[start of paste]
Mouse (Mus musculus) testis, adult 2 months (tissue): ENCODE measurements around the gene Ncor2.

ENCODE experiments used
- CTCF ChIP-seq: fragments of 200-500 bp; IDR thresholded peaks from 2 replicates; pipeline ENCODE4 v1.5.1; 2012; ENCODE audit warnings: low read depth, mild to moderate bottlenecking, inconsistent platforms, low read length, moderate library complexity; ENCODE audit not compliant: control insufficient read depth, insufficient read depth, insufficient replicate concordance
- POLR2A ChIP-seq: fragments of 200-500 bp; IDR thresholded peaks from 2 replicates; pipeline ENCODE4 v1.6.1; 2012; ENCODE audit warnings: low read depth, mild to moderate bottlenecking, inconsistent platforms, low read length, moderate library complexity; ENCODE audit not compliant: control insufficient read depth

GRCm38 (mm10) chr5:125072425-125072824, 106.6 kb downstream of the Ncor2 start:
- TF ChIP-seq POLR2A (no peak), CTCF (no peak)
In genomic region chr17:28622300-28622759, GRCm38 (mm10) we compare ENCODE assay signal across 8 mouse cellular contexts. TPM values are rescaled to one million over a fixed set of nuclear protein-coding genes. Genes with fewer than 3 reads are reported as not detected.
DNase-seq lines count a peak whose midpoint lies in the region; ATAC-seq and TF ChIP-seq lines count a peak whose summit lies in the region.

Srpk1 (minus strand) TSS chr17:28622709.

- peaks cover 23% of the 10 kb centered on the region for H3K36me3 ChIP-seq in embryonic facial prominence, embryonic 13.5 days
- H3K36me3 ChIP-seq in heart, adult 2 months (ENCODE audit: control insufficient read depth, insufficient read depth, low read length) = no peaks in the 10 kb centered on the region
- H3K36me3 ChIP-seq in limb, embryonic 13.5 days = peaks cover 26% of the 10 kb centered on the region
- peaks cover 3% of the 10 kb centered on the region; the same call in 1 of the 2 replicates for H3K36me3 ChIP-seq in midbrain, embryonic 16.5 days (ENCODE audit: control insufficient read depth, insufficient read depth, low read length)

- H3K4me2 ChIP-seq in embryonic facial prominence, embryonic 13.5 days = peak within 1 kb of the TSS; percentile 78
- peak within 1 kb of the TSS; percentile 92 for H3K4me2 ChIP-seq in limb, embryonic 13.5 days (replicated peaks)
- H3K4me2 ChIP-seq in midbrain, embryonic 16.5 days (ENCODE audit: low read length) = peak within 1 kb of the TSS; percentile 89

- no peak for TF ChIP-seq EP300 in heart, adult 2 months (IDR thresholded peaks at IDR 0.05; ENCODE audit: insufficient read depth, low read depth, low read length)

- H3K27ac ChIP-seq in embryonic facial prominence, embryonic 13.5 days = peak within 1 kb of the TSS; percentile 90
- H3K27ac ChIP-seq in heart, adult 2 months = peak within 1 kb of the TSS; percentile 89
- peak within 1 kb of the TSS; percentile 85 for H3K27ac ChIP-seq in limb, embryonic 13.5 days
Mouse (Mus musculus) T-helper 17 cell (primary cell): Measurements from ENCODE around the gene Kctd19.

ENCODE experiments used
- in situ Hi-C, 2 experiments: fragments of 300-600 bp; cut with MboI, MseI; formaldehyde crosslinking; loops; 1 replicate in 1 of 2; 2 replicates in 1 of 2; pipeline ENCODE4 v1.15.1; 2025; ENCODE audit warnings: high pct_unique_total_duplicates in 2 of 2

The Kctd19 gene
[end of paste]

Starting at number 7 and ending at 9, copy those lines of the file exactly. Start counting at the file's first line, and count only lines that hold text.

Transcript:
In genomic region chr17:28622300-28622759, GRCm38 (mm10) we compare ENCODE assay signal across 8 mouse cellular contexts. TPM values are rescaled to one million over a fixed set of nuclear protein-coding genes. Genes with fewer than 3 reads are reported as not detected.
DNase-seq lines count a peak whose midpoint lies in the region; ATAC-seq and TF ChIP-seq lines count a peak whose summit lies in the region.

Srpk1 (minus strand) TSS chr17:28622709.